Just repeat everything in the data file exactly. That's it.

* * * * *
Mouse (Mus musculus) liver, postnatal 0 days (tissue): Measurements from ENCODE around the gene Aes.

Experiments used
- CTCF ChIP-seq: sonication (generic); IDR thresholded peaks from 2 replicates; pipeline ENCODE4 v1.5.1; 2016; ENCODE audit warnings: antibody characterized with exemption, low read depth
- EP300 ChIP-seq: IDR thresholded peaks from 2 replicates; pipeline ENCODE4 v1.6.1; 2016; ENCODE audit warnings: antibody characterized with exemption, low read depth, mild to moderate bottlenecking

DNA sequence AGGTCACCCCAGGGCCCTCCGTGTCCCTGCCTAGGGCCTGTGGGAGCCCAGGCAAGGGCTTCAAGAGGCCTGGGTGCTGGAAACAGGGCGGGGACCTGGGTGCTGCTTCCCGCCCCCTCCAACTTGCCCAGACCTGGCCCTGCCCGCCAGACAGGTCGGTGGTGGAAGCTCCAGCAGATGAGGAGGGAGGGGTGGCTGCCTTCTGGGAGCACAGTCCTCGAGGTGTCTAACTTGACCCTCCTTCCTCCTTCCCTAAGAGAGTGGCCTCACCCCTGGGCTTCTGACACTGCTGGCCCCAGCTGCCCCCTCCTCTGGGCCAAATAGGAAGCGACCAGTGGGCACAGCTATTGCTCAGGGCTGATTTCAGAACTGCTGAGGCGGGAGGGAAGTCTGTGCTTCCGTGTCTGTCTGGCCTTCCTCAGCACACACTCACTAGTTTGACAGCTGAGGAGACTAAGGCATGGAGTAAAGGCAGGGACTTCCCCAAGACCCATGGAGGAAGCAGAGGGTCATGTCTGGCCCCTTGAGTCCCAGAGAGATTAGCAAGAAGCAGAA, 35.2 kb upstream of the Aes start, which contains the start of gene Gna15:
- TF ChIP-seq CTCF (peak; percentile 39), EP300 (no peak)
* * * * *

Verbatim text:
Mouse (Mus musculus) liver, postnatal 0 days (tissue): Measurements from ENCODE around the gene Aes.

Experiments used
- CTCF ChIP-seq: sonication (generic); IDR thresholded peaks from 2 replicates; pipeline ENCODE4 v1.5.1; 2016; ENCODE audit warnings: antibody characterized with exemption, low read depth
- EP300 ChIP-seq: IDR thresholded peaks from 2 replicates; pipeline ENCODE4 v1.6.1; 2016; ENCODE audit warnings: antibody characterized with exemption, low read depth, mild to moderate bottlenecking

DNA sequence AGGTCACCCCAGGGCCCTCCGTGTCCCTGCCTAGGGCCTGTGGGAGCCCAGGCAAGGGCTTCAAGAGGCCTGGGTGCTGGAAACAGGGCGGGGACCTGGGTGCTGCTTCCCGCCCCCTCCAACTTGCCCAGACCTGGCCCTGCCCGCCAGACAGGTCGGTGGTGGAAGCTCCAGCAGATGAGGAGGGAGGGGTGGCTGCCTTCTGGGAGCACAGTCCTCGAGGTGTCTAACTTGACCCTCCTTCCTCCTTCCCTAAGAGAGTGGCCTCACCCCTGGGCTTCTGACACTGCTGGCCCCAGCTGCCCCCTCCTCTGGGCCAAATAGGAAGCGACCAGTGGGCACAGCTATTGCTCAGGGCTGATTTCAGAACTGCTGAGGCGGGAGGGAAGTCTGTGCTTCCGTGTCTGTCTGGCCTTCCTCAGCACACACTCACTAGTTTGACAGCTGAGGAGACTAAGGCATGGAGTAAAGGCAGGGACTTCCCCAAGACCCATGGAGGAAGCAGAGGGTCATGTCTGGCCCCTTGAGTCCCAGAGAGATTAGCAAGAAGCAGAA, 35.2 kb upstream of the Aes start, which contains the start of gene Gna15:
- TF ChIP-seq CTCF (peak; percentile 39), EP300 (no peak)